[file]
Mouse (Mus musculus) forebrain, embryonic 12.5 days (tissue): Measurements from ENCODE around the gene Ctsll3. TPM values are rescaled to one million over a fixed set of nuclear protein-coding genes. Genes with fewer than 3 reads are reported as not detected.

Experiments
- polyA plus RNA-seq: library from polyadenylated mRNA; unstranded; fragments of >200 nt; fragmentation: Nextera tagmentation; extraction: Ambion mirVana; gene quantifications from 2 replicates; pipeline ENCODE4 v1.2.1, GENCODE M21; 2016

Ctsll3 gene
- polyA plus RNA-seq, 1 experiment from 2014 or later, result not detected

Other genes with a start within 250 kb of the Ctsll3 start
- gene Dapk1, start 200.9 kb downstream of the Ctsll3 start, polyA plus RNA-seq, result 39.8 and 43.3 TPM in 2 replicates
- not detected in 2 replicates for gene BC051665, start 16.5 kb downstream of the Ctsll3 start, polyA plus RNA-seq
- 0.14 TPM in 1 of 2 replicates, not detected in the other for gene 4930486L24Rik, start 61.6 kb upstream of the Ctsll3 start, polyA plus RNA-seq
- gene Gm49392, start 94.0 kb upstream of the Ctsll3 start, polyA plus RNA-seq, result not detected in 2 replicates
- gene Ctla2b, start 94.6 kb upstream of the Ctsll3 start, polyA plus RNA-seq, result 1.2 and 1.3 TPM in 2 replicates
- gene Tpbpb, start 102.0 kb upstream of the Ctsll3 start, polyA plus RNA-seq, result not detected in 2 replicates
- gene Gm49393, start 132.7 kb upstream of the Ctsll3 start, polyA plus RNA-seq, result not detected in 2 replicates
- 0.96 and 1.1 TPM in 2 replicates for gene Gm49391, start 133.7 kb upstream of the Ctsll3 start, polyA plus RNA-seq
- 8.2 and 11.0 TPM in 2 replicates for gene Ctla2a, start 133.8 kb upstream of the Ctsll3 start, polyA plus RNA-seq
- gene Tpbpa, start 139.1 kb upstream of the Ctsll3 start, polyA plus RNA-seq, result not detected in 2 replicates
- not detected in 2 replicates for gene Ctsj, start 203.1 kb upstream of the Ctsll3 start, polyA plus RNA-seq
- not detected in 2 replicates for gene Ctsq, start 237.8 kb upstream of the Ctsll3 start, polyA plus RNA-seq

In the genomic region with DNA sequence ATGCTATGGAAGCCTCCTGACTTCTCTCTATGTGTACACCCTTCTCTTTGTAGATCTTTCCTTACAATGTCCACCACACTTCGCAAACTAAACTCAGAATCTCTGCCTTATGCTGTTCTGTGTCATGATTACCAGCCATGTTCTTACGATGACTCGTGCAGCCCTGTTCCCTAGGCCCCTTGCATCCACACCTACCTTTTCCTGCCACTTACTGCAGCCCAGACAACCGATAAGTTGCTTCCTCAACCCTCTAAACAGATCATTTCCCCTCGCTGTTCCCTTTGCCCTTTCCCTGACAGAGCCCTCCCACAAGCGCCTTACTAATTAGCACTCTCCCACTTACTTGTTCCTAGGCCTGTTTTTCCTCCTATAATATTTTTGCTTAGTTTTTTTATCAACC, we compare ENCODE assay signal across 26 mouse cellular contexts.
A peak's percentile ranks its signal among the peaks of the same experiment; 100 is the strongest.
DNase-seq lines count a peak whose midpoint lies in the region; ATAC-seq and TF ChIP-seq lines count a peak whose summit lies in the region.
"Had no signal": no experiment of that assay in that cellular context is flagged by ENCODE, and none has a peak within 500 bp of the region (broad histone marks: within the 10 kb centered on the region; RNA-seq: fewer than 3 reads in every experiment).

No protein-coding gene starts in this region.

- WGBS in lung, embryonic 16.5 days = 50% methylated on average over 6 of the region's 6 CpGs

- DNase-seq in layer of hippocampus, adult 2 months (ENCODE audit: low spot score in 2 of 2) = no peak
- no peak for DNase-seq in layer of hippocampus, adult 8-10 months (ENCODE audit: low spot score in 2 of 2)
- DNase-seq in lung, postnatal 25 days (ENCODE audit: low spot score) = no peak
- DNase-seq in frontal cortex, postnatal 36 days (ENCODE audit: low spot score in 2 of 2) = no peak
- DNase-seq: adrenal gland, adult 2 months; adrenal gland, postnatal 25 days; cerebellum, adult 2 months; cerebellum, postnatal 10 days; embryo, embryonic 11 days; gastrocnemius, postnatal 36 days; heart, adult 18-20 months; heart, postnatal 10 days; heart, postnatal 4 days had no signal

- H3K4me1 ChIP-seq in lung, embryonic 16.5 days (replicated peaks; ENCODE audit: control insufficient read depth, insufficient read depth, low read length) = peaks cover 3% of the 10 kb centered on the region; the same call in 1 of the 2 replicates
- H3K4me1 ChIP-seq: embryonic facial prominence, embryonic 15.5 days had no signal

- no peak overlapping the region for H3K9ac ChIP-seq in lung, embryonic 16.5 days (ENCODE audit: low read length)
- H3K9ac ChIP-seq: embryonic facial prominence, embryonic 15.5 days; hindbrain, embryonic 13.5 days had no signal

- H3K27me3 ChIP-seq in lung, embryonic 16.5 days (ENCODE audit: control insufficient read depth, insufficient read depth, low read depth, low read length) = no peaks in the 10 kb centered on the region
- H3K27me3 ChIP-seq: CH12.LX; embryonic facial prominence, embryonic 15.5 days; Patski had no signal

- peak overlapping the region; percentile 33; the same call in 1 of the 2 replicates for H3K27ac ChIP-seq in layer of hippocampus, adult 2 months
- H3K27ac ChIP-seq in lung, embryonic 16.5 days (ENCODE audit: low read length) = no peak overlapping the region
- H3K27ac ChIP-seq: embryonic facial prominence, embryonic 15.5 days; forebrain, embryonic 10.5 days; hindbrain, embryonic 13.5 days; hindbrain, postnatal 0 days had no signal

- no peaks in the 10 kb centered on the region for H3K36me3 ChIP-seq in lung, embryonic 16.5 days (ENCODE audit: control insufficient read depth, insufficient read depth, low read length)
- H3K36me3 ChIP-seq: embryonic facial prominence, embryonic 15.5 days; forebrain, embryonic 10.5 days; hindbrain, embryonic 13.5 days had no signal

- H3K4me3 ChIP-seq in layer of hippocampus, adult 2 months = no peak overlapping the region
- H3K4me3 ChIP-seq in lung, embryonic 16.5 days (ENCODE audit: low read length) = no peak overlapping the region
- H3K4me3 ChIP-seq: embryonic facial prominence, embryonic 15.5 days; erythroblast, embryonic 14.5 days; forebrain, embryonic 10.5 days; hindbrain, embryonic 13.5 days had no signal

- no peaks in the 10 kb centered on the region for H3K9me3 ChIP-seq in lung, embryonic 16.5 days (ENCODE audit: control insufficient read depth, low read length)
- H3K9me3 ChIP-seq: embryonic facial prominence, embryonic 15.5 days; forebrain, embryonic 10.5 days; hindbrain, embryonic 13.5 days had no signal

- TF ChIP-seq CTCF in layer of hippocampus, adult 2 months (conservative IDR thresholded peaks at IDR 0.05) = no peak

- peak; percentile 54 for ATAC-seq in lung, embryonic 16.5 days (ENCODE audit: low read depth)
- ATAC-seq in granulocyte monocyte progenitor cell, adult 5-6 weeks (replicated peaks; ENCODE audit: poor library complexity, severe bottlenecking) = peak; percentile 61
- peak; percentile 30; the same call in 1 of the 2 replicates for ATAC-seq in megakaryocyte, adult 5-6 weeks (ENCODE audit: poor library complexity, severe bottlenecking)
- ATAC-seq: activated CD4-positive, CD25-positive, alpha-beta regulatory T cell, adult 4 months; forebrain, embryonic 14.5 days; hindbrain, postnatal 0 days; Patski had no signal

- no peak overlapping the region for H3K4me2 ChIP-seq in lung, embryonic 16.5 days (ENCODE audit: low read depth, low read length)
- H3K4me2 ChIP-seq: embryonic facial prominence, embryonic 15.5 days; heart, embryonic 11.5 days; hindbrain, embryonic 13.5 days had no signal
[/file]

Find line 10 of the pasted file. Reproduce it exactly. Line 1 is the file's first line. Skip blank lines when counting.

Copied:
- gene Gm49392, start 94.0 kb upstream of the Ctsll3 start, polyA plus RNA-seq, result not detected in 2 replicates